You can still observe this type of organisation in a well-drilled kitchen of a commercial restaurant in France. Imposing discipline and structure to these proceedings is what Gordon Ramsay does! The team in a kitchen is called the brigade de cuisine and was first organised by the famous chef, Escoffier.

You can find out more about this at

Automatic Calculation

Earlier, I mentioned that accurate and precise timekeeping were a necessary part of navigation. The other part required is accurate mathematical calculation.

The tedious and time-consuming calculations required for the production of navigational tables (naval power again) compromised their accuracy. The consequences of miss-calculation were expensive and fatal. Accordingly, the mathematician and logician Charles Babbage proposed the construction of a mechanical computing devices. These were the Difference Engine (1822) and Engine Number Two (1847). Subsequently, Babbage proposed an Analytical Engine (1871). This last device is now recognised as the precursor, in theoretical form at least, of the modern computer.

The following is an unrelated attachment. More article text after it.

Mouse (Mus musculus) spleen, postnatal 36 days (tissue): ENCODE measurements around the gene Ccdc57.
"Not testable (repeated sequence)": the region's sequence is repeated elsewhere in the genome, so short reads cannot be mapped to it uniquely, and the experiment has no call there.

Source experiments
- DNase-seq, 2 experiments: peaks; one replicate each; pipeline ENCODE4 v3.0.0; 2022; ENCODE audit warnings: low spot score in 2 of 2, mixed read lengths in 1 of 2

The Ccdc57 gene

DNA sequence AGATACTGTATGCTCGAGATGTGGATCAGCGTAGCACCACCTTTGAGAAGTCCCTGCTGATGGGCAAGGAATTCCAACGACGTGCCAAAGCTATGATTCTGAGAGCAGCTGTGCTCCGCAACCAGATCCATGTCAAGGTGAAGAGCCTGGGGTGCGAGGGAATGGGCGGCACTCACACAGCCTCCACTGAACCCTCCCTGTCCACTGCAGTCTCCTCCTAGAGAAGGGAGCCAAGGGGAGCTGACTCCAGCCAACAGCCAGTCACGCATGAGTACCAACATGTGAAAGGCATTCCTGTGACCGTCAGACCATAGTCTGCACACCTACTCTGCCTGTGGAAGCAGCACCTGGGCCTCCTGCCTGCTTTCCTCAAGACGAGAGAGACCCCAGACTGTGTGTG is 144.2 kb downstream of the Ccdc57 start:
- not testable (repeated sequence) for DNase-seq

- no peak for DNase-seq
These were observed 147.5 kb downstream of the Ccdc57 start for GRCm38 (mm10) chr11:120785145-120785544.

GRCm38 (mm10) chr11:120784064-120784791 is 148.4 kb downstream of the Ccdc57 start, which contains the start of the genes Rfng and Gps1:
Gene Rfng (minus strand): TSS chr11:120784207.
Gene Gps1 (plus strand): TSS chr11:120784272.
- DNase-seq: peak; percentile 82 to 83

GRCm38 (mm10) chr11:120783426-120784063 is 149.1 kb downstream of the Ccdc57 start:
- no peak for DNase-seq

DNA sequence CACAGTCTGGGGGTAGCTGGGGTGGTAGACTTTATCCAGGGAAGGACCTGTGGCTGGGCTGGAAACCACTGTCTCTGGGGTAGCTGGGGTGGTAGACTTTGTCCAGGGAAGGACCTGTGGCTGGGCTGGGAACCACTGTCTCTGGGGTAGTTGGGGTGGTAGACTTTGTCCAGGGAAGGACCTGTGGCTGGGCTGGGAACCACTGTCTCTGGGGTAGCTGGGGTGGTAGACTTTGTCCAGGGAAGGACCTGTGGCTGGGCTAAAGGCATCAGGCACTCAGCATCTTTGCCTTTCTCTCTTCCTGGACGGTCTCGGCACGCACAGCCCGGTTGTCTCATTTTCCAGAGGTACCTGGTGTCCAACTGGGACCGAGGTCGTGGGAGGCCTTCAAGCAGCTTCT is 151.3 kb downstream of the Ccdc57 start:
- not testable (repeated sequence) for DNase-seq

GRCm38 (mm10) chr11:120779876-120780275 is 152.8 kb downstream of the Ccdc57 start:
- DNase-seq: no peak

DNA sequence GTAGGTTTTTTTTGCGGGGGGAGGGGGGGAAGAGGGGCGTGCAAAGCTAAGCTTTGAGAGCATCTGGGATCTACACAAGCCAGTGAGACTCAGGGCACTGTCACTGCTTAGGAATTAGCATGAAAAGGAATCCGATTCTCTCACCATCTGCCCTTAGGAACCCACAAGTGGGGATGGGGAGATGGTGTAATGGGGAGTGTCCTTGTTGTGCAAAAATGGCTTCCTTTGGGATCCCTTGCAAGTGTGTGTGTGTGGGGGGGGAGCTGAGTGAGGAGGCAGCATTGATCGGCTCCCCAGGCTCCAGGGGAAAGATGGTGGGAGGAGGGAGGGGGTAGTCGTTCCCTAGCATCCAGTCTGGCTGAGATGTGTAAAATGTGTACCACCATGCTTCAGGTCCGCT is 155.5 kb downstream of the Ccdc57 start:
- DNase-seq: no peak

The machines remained unrealised in Babbage’s own lifetime. This was due to a variety of reasons including scale, complexity, and Babbage’s various personality defects.  The project was undercapitalised from the start. Babbage could not afford to manufacture and assemble the machines himself. Accordingly he out-sourced the production of parts, only to find that there were relatively few workshops with the capacity and precision required. Indeed, there were no agreed standards of engineering tolerance. An important consequence of Babbage’s efforts was industrial standardisation.